This poster, viewable online, highlights some of the impacts of a global-average temperature rise of 2 degrees C above the pre-industrial age climate.

This video features residents of Shishmaref, Alaska, plus environmental journalist Elizabeth Kolbert and scientist John Holdren, exploring the human impacts of global climate change. The roles of teachers, scientists, policymakers, and concerned citizens in mitigating the changes are highlighted.

This slideshow lays out a photo story with short descriptions of how city buildings all over the world are taking climate change and rising sea level seriously, designing structures that can react to unforeseen changes. As sea levels continue to rise, architects design ways to live with the rising water.

This is a slideshow without audio about the effects of sea level rise on a Louisianan coastal community - the Isle de Jean Charles -- and focusing on the human impact of disappearing land.

In this video the Pentagon's focus on climate change is described as a significant factor as the military examines potential risks, strategic responses, and impacts of climate change on future military and humanitarian missions. In 2010, for the first time, the Pentagon focused on climate change as a significant factor in its Quadrennial Defense Review of potential risks and strategic responses. Rear Admiral David Titley, Oceanographer of the Navy, explains why the US military sees clear evidence of climate change, and how those changes will affect future military and humanitarian missions.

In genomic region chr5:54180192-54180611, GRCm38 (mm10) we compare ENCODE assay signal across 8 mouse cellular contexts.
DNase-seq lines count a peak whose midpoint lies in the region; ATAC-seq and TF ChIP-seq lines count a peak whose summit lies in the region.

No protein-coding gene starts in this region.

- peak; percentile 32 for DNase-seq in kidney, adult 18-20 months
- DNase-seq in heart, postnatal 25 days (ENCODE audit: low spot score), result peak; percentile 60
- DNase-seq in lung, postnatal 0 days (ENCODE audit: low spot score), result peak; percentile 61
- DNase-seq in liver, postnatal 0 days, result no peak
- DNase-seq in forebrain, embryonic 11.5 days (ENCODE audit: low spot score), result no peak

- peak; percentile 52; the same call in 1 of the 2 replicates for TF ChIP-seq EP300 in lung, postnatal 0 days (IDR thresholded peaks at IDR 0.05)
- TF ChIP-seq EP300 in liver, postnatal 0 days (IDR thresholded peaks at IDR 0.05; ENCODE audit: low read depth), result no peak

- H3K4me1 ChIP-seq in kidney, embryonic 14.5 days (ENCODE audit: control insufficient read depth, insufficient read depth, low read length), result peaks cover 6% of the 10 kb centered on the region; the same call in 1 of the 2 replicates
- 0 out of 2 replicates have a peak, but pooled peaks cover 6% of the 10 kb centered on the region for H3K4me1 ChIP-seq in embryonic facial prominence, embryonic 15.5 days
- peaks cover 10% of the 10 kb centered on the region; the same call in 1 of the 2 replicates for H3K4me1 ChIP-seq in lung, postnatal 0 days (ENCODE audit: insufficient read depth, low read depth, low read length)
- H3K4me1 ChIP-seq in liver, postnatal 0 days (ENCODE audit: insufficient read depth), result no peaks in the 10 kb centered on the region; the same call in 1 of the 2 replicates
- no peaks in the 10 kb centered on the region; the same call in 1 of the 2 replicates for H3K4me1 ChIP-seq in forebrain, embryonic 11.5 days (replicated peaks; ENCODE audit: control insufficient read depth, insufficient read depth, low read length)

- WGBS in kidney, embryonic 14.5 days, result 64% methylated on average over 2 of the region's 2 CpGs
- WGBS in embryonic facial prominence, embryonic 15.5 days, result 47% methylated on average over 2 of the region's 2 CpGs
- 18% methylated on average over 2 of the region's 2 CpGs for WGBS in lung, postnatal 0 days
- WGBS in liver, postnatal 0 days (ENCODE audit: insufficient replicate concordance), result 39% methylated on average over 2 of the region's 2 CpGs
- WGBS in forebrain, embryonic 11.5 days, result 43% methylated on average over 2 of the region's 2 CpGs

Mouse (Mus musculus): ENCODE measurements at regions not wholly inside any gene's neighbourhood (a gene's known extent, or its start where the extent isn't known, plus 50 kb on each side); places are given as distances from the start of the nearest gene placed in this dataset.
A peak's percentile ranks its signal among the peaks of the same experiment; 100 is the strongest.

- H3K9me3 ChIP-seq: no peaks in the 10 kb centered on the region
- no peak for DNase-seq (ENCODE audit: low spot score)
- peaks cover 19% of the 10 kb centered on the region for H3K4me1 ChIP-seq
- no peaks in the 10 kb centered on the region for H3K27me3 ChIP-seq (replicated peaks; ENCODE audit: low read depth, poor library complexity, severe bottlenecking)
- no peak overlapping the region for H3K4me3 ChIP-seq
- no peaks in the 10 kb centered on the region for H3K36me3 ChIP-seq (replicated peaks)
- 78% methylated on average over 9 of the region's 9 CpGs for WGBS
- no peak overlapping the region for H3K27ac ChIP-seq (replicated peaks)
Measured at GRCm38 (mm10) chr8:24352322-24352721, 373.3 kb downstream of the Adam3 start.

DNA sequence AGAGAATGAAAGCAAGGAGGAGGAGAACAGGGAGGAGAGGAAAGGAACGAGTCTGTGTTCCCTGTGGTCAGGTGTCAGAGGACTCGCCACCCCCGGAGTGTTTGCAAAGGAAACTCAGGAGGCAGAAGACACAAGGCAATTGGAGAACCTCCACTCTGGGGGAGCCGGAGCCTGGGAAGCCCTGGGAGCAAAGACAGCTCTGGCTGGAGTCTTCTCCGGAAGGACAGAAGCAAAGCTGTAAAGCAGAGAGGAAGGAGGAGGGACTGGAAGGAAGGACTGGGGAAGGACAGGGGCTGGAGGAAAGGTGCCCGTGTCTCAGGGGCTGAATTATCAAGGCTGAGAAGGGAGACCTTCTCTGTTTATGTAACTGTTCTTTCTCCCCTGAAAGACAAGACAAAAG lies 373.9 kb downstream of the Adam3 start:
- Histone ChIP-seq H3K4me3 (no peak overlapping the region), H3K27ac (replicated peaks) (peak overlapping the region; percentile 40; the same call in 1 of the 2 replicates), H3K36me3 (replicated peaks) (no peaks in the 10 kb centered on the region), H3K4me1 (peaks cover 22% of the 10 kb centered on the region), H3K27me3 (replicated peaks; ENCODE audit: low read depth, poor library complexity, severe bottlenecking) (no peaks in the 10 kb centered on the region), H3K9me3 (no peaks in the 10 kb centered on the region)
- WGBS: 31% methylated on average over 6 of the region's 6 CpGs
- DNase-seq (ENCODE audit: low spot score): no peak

C-Learn is a simplified version of the C-ROADS simulator. Its primary purpose is to help users understand the long-term climate effects (CO2 concentrations, global temperature, sea level rise) of various customized actions to reduce fossil fuel CO2 emissions, reduce deforestation, and grow more trees. Students can ask multiple, customized what-if questions and understand why the system reacts as it does.

This is a static visualization, referenced from a UNEP rapid response assessment report entitled In Dead Water, depicting the estimated contributions to sea-level rise from 1993 - 2003.

Bell Telephone Science Hour produced this video in 1958, explaining how the production of CO2 from factories and automobiles is causing the atmosphere to warm, melting the polar ice caps, and causing the sea level to rise.

This video discusses the social and economic impacts (worldwide and in the US) of sea level rise caused by global warming (aired April 1, 2011).

A nicely crafted NASA video on Earth as the water planet, highlighting the value of ocean-observing satellites and the role they play in understanding the global effects of climate change.

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